The international financial crime watchdog, the Financial Action Task Force (FATF), has added South Africa to its "grey list" of countries under special scrutiny to implement standards to prevent money laundering and terrorism financing. 

This decision will result in a reputational setback for Africa's most advanced economy, which has been trying to address shortcomings identified by the FATF.

The rand has plummeted by 1.3% against the dollar following the watchdog's decision. 

Analysts have warned that increased FATF monitoring could subject South African clients at international financial institutions to enhanced due diligence checks, potentially complicating the country's attempts to obtain funding and support from multilateral development institutions and official lenders.

South Africa's central bank and National Treasury have acknowledged the decision and pledged to work towards addressing the FATF's concerns. 

The Treasury has also anticipated a limited impact from the grey-listing on financial stability and the costs of doing business with South Africa, stating that “the costs of increased monitoring will be substantially lower than the long-term costs of allowing South Africa’s economy to be contaminated by the flows of proceeds of crime and corruption.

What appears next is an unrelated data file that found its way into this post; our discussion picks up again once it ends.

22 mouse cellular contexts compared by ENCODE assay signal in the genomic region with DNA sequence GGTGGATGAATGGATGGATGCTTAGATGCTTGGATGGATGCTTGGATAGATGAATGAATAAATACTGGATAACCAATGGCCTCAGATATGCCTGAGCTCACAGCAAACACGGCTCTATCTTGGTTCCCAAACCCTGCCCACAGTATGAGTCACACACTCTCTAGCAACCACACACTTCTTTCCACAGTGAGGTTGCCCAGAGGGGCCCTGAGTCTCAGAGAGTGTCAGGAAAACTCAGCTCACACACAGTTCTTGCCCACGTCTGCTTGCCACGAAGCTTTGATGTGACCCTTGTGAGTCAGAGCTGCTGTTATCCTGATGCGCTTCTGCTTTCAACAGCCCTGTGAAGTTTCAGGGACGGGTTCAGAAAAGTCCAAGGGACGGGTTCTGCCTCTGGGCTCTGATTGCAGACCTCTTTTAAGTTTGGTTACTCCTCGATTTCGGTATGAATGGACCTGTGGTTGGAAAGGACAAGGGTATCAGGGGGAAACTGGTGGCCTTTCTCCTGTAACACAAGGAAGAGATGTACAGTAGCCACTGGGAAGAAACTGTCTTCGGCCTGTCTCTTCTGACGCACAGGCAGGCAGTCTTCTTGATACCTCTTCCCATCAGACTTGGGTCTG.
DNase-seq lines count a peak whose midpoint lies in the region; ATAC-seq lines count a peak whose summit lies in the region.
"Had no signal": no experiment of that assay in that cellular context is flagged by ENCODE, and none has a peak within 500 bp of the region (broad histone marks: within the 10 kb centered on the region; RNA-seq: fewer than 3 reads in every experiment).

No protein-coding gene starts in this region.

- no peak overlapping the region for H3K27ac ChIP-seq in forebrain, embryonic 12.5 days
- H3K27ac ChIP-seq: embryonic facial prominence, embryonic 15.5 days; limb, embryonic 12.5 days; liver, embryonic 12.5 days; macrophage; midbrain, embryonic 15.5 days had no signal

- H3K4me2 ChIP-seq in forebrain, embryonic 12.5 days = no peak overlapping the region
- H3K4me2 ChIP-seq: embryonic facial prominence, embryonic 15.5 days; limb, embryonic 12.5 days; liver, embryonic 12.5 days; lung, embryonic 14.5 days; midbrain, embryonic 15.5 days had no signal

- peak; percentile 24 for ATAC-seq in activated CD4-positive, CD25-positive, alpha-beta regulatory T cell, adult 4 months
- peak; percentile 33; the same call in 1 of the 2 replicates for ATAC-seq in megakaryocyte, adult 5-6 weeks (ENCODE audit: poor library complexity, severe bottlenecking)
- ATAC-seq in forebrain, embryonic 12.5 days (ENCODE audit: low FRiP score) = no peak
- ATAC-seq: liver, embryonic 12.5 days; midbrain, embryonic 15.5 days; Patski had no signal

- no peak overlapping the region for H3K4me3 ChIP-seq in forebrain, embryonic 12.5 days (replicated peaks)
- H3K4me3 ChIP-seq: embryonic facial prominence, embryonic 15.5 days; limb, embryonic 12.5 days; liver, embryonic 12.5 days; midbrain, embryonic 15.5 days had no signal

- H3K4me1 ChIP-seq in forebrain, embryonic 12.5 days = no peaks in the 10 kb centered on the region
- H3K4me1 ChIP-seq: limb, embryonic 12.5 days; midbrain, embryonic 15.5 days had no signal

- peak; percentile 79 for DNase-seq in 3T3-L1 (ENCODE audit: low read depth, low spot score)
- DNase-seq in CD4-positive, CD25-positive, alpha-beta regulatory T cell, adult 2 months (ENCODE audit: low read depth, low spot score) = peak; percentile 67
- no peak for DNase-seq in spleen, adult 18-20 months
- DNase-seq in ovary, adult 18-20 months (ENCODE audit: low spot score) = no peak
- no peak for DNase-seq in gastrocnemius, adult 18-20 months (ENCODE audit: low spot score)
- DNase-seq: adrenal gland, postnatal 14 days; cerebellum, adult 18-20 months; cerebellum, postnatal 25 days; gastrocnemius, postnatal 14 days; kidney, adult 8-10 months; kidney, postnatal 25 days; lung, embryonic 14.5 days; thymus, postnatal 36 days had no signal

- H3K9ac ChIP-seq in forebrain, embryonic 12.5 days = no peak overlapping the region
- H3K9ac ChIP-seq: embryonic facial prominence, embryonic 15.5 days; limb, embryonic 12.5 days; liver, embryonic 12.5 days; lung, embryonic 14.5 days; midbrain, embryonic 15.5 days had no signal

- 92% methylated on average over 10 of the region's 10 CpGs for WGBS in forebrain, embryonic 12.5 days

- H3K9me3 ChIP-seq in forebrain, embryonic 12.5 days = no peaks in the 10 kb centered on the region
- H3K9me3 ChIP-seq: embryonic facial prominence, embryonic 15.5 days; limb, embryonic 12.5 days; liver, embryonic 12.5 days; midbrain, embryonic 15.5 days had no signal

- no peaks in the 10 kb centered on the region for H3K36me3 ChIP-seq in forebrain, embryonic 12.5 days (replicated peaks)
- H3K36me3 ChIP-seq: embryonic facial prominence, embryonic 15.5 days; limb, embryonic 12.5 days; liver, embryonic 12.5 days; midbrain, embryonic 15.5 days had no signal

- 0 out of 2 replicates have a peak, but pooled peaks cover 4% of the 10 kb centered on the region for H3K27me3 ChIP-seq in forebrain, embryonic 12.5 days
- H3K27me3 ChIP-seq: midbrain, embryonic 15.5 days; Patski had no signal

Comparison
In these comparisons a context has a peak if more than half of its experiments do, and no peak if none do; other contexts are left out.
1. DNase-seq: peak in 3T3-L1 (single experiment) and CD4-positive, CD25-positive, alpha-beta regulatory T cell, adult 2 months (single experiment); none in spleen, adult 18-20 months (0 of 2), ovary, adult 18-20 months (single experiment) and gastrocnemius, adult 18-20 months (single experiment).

Nigeria, Africa's biggest economy, has also been added to the FATF grey list on Friday. The FATF acknowledged that both South Africa and Nigeria had made high-level political commitments to address the deficiencies it had found. 

The analyst also stated that the move could complicate South Africa's efforts to secure funding and support from multilateral development institutions and official lenders. 

Peter Attard Montalto, a managing director at research firm Intellidex said


"We see limited market and growth impacts short run but this will grow over time if foreign banks think SA (South Africa) will be stuck on the list" 

The International Monetary Fund has found that being put on the grey list could disrupt a country's capital flows, potentially leading banks to exit relationships with high-risk customers to reduce compliance costs.


The move was widely anticipated, said Razia Khan, Standard Chartered managing director and chief economist, Africa and Middle East.


"What matters a whole lot more is the remedial action pledged by the authorities, including the SARB and Treasury, which raises hope of an eventual exit from the grey list," she said.


The full effect of this development is yet to be seen and will be observed in the coming months.


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